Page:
The America’s has lugs at look like they’re designed for fitting a centre stand. I used a length of threaded 10mm (3/8 inch) rod with washers and nylock nuts on each end. It’s just visible in the photo taken from the right hand side looking down. (20200409_162826-jpg.49223/)
Below the bend in the brake line.
 

Hurtle

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2011 America (aka Roy)
Might be easier to see in this shot.
 

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sikatri

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Dunstall makes a similar one, I bought one for my Thruxton. Yours works so you saved a bunch of money. LoL.0F729937-B5FC-4A36-A41A-E845A19C930A.jpeg4EB948C1-DDD6-427E-B81F-D402F9C44EE2.jpeg3C9BC9CF-F156-4EFD-A8B1-23E0ED5E8026.jpeg
 

sikatri

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Any chance of getting some dimensions for this stand?
I can measure mine today. I’ll do a hand drawn sketch with dimensions. I’ll post it by this evening.
 

Hurtle

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Peter
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2011 America (aka Roy)
Told you the welding was ordinary! Dimensions from memory. I have my design drawings somewhere and will post exact measurements when I find them!
Base is a piece of 4" pipe - 500mm long. Uprights 1" square - 210mm. Lifting lever (fixed) also 1" square - 400mm. Crossbar is 13mm (1/2") pipe with a 10mm (3/8") groove cut along its length, which is also 210mm - the groove is at the top of the stand. You need to have a free/floating release bar to enable you to slip it under the bike from the left hand side and engage the 3/8" rod I mentioned earlier into the groove and avoid it slipping out. The "release latch" is simply a piece of 2"x2" angle welded to the end of the base on the opposite side to the lifting lever at the correct angle. A couple of strategically placed 2"x1" chain links stop the release lever (an old wheel nut wrench with the socket removed) from slipping while lowering the bike but will allow it to detach once it's done its job. All foot operated and works like a charm, despite its looks.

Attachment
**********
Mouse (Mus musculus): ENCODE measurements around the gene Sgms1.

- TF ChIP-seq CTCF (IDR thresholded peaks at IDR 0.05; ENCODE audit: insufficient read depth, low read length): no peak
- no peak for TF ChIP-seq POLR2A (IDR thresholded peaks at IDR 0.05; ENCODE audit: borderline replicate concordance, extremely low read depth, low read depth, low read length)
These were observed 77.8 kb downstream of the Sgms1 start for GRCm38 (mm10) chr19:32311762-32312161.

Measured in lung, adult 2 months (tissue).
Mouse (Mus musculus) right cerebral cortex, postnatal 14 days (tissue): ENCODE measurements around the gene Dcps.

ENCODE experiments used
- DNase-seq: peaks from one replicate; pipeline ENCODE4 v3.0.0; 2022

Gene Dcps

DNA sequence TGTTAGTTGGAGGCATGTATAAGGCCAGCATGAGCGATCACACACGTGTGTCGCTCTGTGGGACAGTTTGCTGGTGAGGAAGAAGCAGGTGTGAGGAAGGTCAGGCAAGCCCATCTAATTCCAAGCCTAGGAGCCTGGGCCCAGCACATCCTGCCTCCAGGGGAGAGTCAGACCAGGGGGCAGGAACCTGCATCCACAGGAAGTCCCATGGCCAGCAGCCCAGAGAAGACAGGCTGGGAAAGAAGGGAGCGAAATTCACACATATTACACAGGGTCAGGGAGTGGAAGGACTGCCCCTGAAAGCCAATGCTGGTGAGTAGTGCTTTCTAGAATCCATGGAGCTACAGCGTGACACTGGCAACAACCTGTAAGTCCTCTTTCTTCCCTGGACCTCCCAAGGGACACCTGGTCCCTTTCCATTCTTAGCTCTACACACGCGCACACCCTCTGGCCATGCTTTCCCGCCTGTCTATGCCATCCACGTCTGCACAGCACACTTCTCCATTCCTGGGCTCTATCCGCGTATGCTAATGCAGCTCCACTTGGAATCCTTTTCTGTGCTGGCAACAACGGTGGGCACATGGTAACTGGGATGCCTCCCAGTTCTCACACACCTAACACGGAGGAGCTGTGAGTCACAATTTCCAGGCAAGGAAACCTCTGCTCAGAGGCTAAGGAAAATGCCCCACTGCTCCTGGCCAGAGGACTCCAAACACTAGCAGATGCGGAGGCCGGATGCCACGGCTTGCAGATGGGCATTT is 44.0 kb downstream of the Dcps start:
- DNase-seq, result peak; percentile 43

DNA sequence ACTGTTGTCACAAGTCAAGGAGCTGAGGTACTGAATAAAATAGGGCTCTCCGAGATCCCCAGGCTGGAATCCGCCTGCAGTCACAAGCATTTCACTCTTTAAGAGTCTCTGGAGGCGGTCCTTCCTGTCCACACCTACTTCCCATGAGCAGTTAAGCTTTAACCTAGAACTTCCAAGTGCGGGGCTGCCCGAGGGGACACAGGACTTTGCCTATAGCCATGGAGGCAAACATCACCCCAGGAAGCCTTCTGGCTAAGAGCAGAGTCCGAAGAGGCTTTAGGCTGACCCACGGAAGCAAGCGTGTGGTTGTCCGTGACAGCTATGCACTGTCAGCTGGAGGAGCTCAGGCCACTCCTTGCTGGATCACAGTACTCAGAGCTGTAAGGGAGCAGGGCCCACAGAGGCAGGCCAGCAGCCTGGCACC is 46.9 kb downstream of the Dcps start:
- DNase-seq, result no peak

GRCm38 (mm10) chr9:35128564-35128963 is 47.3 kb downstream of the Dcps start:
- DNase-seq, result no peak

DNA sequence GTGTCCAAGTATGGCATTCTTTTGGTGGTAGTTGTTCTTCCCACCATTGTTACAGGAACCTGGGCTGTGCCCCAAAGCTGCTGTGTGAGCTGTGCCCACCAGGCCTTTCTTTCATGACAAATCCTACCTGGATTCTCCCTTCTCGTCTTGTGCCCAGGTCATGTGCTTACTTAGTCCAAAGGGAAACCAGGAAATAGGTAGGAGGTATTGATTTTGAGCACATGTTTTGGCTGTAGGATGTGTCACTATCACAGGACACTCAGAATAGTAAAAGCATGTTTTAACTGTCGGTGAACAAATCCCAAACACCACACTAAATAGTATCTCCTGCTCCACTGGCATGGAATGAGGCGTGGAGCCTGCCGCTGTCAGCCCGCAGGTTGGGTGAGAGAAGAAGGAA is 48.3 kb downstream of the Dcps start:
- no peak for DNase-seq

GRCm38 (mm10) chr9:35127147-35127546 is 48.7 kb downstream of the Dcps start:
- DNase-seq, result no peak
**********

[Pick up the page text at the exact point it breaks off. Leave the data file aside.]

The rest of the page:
Hurtle

Member
Riding for 44 Years
Local time
Today, 12:56
Joined
Mar 1, 2020
Messages
57
Points
17
Age
62
Location
Camperdown
First Name
Peter
My Ride
2011 America (aka Roy)
BTW - where are you, Mvander? I'm SW Vic.
 

Hurtle

Member
Riding for 44 Years
Local time
Today, 12:56
Joined
Mar 1, 2020
Messages
57
Points
17
Age
62
Location
Camperdown
First Name
Peter
My Ride
2011 America (aka Roy)
Couldn’t find my design drawings, so measured it.
Base pipe - 3” dia, 24” long
Uprights - 1” sq, 6” long
Crosspipe - 1/2” pipe 7 1/4” (185mm) long with 3/8” (10mm) slot cut full length on the top side.
Raising lever/Standing rest - 1” sq, 12” long at approx 12.5 deg offset from Uprights
Lowering lever is any piece of rod that you can find - it is removable.
Lowering latch is 2”x2” angle at approx 15 deg opposite to raising lever, with one chain link to anchor the lowering lever and another beside it to stop it from slipping off when lowering. I reckon you could use 2”x1” steel - with a plate welded on the end that has an appropriately sized hole (slightly larger dia than your release lever).
I used 3/8” threaded rod between the lugs on the frame that look to be there for fitment of a centre stand and used nylock nuts to secure it. You could use a bolt at each end extending an inch or two in from the outside.
I saw this as a challenge to design and make something that I needed, rather than go out and buy something (tried that!) that didn’t fit. Success is so satisfying - even though it’s ugly as sin.
1623485655689.jpeg1623485590093.jpeg1623485520846.jpeg